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3 military figures top list to replace Flynn

White House National Security Advisor Michael Flynn (C) sits next to (L-R) senior advisor Stephen Miller, chief White House strategist Steve Bannon, senior advisor and son-in-law of U.S. President, Jared Kushner and White House Chief of Staff Reince Priebus, during a joint news conference between Canadian Prime Minister Justin Trudeau and U.S. President Donald Trump at the White House in Washington, U.S., on Monday. (REUTERS)

WASHINGTON: Retired Gen. Michael Flynn’s resignation Monday night, after only 24 days in office as national security adviser (NSA), has jarred the Donald Trump administration, adding to existing turmoil over appointments and strategy for the 45th US president.
The resignation over secret contacts that Flynn had with Russian officials was not entirely a surprise, after weeks of leaks and discrepancies in his statements about the calls he made to them.
The smoking gun appears to have been Flynn’s call to Russian Ambassador Serge Kislyak on Dec. 29 in which, according to US officials quoted in the Washington Post and New York Times, they discussed easing new sanctions on Russia, which is considered illegal since Flynn was not yet an authorized official.
What quickened his downfall was misleading his superior, Vice President Mike Pence, over the Kislyak call, prompting an inaccurate defense of Flynn by Pence on public television on Jan. 15.
While Flynn could face a Congressional investigation into his behavior and possible violation of the Logan Act for breaking the law forbidding unauthorized individuals from negotiating with foreign governments over conflicts, he is unlikely to face imminent legal action.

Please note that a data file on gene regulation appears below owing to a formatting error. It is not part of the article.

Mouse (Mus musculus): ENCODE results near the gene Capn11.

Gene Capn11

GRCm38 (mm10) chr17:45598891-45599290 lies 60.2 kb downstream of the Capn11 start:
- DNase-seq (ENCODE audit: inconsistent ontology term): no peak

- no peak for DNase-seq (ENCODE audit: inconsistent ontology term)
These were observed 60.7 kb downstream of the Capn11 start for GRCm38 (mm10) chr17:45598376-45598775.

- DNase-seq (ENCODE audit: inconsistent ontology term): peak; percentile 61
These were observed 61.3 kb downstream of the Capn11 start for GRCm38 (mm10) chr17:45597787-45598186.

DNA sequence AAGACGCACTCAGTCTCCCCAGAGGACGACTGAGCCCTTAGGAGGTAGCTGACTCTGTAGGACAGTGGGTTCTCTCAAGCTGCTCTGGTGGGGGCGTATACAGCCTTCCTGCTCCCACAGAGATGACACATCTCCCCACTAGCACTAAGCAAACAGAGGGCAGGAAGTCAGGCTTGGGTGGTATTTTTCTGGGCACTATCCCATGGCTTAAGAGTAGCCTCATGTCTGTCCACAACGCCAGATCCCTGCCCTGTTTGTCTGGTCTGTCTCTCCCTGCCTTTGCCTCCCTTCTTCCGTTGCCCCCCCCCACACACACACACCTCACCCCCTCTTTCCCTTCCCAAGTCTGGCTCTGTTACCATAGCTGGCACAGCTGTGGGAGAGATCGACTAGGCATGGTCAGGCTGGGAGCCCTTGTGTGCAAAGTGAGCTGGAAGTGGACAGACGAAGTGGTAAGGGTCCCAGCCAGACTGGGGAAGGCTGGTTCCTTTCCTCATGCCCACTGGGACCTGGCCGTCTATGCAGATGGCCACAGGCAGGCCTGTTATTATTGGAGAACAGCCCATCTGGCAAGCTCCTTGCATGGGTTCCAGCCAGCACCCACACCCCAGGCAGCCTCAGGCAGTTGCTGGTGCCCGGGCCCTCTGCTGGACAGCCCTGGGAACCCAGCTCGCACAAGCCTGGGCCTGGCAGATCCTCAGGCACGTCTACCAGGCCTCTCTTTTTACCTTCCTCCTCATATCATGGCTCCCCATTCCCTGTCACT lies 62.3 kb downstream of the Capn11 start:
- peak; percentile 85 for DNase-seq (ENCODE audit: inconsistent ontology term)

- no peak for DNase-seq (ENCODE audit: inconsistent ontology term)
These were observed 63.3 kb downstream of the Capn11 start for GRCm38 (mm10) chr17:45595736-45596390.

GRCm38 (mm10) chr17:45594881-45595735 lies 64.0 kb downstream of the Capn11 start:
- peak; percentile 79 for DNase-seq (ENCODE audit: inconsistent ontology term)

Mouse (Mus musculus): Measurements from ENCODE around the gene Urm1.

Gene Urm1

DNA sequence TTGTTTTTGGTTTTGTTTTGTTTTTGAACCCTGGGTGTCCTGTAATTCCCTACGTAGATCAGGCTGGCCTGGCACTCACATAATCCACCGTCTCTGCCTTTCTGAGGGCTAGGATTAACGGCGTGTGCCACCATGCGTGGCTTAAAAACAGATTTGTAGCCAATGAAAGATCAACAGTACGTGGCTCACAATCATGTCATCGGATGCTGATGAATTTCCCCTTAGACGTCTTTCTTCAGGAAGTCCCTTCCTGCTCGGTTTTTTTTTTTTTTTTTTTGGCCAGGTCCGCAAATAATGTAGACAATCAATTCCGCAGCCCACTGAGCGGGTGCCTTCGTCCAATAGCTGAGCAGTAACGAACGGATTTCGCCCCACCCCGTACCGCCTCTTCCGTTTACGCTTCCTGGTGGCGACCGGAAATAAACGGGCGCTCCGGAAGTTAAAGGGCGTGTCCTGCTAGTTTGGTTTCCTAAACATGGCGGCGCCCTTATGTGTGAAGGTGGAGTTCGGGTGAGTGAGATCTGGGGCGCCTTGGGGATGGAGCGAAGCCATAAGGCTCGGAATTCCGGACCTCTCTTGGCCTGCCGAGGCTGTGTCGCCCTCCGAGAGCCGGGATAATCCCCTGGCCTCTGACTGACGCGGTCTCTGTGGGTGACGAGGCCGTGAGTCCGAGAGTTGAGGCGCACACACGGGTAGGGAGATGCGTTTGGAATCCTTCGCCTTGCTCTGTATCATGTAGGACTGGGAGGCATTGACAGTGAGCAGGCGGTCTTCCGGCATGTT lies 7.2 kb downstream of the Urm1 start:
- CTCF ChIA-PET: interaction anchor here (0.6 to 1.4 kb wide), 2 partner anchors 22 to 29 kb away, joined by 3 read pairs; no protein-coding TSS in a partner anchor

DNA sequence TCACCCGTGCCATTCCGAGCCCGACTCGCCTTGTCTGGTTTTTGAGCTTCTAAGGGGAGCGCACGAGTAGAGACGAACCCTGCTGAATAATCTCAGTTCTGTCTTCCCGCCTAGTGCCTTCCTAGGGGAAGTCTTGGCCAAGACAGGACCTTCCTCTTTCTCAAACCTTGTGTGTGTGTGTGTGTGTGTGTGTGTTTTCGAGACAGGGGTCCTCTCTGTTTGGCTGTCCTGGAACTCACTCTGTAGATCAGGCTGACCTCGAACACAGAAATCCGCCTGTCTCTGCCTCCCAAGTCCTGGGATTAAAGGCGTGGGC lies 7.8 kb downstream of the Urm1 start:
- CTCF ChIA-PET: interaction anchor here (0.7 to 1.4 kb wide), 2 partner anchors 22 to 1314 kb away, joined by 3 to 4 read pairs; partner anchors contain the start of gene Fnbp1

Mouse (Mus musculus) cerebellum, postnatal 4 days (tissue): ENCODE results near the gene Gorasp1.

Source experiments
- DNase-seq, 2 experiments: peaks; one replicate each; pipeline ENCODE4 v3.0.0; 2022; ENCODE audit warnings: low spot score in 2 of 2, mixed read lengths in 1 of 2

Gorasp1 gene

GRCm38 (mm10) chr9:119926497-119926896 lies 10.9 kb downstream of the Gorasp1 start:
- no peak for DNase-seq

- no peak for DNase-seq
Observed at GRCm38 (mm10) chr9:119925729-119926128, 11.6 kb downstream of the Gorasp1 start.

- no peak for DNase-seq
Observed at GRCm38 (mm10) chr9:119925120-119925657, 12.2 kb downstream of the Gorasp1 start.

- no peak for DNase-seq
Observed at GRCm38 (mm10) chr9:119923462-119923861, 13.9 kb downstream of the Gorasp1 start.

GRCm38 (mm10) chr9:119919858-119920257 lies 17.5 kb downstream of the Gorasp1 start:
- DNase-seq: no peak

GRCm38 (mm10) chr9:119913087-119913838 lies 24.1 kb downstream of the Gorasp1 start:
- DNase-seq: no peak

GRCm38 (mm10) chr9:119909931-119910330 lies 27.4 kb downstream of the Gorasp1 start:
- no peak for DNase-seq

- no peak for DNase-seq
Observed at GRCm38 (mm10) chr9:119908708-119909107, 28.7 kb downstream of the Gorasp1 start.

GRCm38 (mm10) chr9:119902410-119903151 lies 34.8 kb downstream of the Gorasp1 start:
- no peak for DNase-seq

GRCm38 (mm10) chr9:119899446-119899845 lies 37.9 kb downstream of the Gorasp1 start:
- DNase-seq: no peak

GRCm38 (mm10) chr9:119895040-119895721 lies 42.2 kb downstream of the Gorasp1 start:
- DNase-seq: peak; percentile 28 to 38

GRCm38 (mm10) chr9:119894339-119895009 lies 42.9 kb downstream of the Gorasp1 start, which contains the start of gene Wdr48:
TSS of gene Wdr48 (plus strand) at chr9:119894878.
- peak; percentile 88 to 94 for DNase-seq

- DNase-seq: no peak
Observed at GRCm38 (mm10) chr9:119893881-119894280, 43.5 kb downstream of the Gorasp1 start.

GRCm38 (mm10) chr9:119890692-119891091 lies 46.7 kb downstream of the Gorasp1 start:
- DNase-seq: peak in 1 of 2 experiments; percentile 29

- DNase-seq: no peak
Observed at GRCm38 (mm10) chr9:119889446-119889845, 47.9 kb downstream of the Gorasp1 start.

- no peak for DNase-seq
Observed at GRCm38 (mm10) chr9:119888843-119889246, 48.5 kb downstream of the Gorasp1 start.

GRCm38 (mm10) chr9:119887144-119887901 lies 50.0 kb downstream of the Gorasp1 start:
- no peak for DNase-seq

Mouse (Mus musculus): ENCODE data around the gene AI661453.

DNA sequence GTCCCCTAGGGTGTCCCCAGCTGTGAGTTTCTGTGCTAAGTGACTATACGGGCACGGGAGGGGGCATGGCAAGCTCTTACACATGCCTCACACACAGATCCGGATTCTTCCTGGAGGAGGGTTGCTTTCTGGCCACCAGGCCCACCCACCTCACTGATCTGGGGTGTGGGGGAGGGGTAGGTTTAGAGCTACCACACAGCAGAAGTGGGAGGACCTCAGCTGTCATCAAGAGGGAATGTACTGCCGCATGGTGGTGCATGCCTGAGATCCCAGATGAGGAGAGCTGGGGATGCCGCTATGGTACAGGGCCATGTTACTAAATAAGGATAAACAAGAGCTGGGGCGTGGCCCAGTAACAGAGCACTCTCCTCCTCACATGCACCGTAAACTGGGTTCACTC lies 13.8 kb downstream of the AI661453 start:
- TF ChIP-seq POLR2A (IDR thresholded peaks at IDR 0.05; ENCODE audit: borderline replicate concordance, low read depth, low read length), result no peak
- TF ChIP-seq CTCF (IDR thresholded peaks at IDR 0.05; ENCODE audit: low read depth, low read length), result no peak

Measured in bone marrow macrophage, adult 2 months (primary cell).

His resignation, however, has shaken an already fragile Trump White House, with increasing chatter of more resignations to come of officials who were brought on by Flynn.
According to the New York Times, they could include his deputy K.T. McFarland, Dave Horan or Robin Townley, whose security clearance was blocked by US intelligence last week.
Sources told Arab News that Flynn was seen as “insecure and confrontational” inside the White House.
The Washington Post reported him having no friends to defend him after alienating Pence, being disliked by chief strategist Steve Bannon, and having a tense history with both the intelligence community and Defense Secretary James Mattis.
While the White House and Republican leaders reaffirmed Trump’s decision to let go of Flynn following an “evolving and eroding level of trust,” according to spokesperson Sean Spicer, there is an effort to move swiftly in finding a replacement and restructuring the team and National Security Council (NSC) strategy.
US media — including CNN, NBC and CBS — have focused on three potential names who are in the running to replace Flynn: Retired Gen. Joseph Keith Kellogg Jr., who has been named acting NSA and is a close ally of Flynn; former CIA Director Gen. David Petraeus, who met with Trump yesterday; and Vice Admiral Robert Harward, a retired Navy SEAL and former deputy commander of Central Command.